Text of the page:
Visitors to Jefferson County and the Fairbury area will find themselves deep in the heart of Oregon Trail Country. The historic trail, on which thousands of immigrants traveled west to California and Oregon, cuts diagonally across the county from the southeast corner to the northwest. Wagon ruts are still visible at Rock Creek Station Historical Park southeast of Fairbury, at George Winslow's grave site north of Fairbury and at various other locations across the county. Monuments have been erected along the route, along with monuments marking the sites of the Pony Express Route which also ran through the county. A monument marking the major stations in the county along with a Pony Express plaque is also located on the northeast corner of the Jefferson County Courthouse in Fairbury. The Tri-County Oregon Trail Monument gives the legend of the Oregon Trail through Washington County, Kan., Gage County and Jefferson County.
For twelve years and nine months, while Nebraska was still a territory, the present Jefferson County was Jones County. In 1867, Nebraska became a state, which included one very sizeable county called Jefferson. In 1871, D.C. Jenkins introduced a bill to divide this large county with the Sixth Principal Meridian being the division line. The settlers voted in favor of ratification and the eastern part became the present Jefferson County and the western portion has henceforth been known as Thayer County.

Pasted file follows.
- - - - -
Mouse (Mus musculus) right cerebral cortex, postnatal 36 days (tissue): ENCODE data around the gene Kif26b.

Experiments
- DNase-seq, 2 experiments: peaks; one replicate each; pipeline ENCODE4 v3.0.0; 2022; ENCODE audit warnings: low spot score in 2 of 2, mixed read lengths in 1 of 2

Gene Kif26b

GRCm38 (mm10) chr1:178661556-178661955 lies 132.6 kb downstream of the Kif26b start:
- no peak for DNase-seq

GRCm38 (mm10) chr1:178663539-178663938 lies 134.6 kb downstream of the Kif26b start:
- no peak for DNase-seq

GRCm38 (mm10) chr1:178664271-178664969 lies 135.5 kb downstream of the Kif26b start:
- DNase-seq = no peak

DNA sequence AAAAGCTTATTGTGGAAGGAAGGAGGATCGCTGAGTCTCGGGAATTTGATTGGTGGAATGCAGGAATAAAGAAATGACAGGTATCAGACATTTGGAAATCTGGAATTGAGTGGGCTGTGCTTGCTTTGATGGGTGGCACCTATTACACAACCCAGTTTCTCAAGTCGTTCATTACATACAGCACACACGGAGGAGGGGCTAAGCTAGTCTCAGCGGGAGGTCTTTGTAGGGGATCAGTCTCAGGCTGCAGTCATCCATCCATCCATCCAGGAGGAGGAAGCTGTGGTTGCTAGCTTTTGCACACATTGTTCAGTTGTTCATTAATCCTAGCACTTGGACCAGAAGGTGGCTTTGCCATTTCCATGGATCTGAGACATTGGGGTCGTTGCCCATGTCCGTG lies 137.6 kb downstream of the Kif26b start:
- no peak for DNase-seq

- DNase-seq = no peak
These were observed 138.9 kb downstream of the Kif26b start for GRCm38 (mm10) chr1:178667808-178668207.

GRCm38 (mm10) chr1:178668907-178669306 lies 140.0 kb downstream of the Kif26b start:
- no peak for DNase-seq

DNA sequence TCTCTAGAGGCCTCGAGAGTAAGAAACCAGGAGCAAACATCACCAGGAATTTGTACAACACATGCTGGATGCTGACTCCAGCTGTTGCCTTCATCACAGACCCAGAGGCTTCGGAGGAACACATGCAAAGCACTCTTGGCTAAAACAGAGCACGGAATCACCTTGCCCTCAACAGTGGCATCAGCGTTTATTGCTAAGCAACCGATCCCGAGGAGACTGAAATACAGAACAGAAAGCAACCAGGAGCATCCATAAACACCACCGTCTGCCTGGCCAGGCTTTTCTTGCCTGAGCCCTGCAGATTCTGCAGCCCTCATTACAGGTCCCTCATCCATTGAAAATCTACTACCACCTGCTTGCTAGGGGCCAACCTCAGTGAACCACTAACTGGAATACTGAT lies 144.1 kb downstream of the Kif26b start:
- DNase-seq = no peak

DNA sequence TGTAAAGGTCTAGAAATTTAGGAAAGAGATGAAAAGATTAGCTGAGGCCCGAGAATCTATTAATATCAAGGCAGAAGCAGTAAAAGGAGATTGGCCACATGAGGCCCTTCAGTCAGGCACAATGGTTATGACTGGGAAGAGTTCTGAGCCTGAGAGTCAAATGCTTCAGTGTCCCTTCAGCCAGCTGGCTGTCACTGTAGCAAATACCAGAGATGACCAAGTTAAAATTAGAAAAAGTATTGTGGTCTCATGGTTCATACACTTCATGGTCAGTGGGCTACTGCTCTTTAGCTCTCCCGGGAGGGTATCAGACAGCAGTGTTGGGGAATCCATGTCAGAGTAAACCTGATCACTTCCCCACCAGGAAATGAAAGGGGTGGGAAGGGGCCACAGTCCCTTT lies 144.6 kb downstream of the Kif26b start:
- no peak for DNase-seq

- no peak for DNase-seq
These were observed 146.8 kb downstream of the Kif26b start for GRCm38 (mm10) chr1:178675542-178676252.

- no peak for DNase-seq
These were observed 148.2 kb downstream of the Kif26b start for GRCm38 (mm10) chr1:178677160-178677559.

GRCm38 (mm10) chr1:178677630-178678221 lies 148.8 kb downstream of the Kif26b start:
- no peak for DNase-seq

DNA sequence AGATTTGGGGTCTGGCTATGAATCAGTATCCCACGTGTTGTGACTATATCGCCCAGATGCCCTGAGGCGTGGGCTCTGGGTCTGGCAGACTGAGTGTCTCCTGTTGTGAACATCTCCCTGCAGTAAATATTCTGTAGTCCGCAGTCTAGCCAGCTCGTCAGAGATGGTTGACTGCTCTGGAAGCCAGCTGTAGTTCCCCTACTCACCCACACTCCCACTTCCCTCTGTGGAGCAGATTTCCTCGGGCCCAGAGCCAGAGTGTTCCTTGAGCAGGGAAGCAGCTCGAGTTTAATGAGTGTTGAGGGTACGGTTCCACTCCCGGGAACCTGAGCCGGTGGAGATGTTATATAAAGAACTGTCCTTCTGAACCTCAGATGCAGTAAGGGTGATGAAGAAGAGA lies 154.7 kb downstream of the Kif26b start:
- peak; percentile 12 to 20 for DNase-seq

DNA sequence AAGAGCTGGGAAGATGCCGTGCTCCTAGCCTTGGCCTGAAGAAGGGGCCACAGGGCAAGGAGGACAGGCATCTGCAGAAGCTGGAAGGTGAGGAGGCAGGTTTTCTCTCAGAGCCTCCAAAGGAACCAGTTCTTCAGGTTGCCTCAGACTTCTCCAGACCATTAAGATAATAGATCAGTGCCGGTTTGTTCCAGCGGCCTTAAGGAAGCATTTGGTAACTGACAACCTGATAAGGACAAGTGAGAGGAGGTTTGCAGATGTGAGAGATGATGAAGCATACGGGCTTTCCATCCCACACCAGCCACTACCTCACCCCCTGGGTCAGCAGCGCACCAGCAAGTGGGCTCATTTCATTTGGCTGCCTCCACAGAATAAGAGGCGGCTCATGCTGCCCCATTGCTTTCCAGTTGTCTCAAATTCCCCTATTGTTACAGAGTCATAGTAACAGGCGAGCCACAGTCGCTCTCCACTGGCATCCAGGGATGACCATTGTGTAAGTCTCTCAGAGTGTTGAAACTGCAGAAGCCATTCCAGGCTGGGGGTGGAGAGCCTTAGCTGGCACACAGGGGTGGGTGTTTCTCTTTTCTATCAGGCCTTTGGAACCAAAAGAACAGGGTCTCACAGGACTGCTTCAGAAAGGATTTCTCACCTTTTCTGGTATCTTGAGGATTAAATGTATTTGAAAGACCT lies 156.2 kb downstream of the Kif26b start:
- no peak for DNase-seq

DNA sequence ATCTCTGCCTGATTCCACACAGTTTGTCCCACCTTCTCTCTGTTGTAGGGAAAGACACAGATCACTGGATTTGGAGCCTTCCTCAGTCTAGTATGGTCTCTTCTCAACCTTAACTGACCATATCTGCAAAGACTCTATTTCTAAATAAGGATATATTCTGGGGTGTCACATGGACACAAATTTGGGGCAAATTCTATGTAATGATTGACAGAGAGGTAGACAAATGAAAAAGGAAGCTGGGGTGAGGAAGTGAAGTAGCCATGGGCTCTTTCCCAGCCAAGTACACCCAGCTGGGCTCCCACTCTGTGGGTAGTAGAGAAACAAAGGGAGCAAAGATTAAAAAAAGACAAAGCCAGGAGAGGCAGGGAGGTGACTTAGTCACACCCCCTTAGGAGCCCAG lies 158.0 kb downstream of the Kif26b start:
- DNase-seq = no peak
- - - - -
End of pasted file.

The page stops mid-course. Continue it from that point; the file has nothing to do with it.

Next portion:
Tales of the discovery of gold attracted thousands of people to travel through the area on their way to the mountains. By the late 1850s road ranches were established to provide these fortune seekers with supplies. At Rock Creek Station on the Oregon Trail and Pony Express Route the legend of "Wild Bill" Hickok was born after he gunned down one David McCanles, and two station attendants.
The hills and canyons south and west of the Oregon Trail offered ideal places of retreat from which outlaws, robbers and desperados based their operations. Evidence of usage has been found of several such places. Rock-enclosed springs, remnants, and rock walls with a remaining position of certain rocks and soil indicate man's habitation of the area many years ago.
A Jefferson County self-guided day trip is listed in the attractions section and provides information about many historical sites throughout the county.
Explore Jefferson County
The Kansas-Nebraska Act of May 30, 1854, created the territories of Nebraska and Kansas, which had to be surveyed before settlement of the prairies could proceed. On May 8, 1855, Charles A. Manners set a cast-iron monument on the bluff west of the Missouri river at 40-degrees north latitude. In 1855Fairbury, NE Historical Markers
The Fairbury Journal-News once printed that the Jefferson County Courthouse was not a museum, but perhaps it should qualify. Business is still conducted daily but visitors may wish to stop in just to have a look at the building and it's contents. Built in 1891 at a cost of $60,000Fairbury, NE Historic Courthouses
Four old restored buildings are the main attractions here. The district has a 1900 stone blacksmith's shop in working condition, 1902 stone livery stable, 1880's stone Baptist church and brick bank museum.
Steele City Blacksmith Shop:Steele City, NE National Register